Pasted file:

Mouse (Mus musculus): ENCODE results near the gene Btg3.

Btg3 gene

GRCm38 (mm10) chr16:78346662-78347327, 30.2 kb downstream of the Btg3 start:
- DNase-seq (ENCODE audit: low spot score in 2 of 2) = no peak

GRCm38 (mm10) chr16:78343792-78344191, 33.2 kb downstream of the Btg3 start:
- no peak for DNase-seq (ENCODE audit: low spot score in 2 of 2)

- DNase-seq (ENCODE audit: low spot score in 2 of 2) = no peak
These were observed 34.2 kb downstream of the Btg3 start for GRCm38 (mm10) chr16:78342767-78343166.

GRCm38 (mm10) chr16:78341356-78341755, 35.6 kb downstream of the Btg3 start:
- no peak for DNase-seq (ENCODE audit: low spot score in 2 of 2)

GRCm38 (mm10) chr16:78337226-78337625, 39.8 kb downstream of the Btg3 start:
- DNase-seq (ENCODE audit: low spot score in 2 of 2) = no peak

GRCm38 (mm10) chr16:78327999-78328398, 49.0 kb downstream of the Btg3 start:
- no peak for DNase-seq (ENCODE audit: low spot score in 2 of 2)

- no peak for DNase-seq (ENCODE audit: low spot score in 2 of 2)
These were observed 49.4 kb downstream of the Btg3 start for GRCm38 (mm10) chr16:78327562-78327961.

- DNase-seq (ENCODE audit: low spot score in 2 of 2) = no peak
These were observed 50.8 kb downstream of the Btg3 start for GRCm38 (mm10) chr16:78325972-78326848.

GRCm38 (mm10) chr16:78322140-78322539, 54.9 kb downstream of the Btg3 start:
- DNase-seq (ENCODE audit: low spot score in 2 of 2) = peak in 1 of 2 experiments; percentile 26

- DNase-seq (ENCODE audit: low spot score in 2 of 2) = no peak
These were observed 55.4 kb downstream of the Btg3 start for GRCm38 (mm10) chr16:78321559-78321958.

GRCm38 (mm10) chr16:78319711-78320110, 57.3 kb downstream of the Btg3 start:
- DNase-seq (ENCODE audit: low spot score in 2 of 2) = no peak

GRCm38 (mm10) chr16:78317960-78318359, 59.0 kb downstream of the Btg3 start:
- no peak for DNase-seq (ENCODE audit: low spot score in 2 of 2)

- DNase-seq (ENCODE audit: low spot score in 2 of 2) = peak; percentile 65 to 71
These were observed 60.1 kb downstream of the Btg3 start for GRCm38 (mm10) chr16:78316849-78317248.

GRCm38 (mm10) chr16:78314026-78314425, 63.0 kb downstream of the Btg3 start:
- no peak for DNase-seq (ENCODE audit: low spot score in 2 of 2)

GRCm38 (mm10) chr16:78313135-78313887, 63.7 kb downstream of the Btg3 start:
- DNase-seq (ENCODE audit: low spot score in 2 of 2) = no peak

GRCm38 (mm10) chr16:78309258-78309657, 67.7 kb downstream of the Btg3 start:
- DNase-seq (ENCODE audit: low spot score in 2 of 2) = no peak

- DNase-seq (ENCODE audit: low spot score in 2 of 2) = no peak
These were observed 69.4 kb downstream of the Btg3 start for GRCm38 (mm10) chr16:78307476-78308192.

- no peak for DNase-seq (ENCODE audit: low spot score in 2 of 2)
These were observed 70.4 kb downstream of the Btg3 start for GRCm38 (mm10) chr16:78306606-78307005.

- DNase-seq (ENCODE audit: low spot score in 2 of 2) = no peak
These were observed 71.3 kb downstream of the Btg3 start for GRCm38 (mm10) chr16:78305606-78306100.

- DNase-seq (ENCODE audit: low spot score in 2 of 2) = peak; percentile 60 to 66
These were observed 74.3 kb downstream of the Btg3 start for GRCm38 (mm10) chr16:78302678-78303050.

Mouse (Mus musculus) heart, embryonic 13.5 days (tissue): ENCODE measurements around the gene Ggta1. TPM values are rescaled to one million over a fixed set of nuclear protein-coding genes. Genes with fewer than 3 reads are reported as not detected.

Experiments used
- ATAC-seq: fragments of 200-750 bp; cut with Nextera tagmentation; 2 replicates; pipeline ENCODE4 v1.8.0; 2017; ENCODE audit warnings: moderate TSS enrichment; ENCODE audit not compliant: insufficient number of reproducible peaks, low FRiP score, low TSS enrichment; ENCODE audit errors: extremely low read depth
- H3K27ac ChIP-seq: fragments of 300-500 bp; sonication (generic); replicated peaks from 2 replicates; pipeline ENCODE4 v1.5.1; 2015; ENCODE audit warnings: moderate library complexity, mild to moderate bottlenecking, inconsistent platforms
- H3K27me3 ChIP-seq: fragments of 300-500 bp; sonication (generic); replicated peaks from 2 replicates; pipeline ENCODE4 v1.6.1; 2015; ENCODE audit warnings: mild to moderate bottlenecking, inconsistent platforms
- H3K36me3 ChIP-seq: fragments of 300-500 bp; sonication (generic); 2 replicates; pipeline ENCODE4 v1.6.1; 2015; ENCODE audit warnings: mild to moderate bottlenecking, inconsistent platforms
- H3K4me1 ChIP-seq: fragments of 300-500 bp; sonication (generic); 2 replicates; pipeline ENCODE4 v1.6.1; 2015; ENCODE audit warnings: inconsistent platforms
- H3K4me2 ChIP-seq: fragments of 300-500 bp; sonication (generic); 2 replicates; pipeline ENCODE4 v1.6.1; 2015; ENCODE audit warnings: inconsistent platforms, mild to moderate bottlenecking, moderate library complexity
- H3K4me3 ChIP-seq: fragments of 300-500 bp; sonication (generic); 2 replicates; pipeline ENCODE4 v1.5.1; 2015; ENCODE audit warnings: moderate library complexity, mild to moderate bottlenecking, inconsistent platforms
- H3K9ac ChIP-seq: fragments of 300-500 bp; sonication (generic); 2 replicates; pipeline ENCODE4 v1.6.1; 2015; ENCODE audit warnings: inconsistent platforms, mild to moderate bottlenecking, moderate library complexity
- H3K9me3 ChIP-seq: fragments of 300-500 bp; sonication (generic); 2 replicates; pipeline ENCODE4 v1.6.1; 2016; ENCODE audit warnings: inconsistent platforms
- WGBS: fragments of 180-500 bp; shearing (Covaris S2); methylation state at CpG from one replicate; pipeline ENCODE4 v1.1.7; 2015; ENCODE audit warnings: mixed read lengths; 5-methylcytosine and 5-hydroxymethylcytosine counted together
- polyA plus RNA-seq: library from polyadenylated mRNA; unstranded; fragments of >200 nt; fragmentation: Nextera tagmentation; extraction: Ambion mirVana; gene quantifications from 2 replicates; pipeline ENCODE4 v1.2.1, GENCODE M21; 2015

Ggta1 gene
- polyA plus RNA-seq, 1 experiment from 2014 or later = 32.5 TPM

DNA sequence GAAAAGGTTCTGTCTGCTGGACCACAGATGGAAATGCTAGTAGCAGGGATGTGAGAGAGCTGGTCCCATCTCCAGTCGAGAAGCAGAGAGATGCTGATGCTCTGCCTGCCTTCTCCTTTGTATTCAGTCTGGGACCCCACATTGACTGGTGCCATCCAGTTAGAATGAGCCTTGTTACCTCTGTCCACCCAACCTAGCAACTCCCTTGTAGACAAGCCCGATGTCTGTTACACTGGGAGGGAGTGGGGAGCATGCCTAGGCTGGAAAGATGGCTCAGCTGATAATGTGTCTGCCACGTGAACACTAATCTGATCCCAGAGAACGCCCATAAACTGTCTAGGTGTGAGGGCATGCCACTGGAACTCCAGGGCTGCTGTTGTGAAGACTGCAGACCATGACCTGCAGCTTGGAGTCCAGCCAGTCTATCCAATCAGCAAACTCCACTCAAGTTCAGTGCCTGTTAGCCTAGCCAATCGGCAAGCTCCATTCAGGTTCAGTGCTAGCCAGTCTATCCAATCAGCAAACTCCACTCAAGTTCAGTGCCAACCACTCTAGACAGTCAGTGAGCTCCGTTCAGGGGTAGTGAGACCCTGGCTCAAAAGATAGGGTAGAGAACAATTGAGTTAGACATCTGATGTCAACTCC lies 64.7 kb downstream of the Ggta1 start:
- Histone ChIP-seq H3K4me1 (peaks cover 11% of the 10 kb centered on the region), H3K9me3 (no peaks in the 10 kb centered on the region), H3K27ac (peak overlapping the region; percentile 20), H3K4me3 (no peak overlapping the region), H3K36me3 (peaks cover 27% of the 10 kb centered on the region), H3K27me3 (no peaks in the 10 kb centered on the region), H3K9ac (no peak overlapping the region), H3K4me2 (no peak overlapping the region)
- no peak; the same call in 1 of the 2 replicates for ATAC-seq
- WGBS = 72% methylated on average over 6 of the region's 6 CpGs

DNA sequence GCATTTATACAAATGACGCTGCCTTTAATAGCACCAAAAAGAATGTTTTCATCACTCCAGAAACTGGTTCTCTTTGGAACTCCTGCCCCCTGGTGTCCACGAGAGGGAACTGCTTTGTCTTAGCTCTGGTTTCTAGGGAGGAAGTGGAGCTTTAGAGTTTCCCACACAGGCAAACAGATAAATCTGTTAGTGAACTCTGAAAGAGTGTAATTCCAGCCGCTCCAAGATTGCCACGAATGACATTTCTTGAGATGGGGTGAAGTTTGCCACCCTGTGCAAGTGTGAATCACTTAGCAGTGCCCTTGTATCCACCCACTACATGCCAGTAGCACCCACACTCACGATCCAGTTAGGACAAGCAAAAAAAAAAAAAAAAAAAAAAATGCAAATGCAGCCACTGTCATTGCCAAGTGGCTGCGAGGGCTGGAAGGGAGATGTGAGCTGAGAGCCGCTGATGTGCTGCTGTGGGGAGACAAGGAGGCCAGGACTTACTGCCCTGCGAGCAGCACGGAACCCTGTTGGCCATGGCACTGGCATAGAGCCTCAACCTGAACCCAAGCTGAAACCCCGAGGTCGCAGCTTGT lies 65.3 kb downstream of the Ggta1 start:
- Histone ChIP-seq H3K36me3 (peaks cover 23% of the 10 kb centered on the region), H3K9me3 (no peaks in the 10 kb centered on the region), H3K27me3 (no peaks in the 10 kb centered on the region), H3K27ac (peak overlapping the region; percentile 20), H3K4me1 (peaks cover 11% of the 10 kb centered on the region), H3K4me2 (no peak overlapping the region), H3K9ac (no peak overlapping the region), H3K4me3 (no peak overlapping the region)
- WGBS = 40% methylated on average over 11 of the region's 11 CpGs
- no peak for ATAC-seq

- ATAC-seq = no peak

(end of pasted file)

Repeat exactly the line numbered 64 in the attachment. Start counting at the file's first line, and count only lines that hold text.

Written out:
- WGBS = 40% methylated on average over 11 of the region's 11 CpGs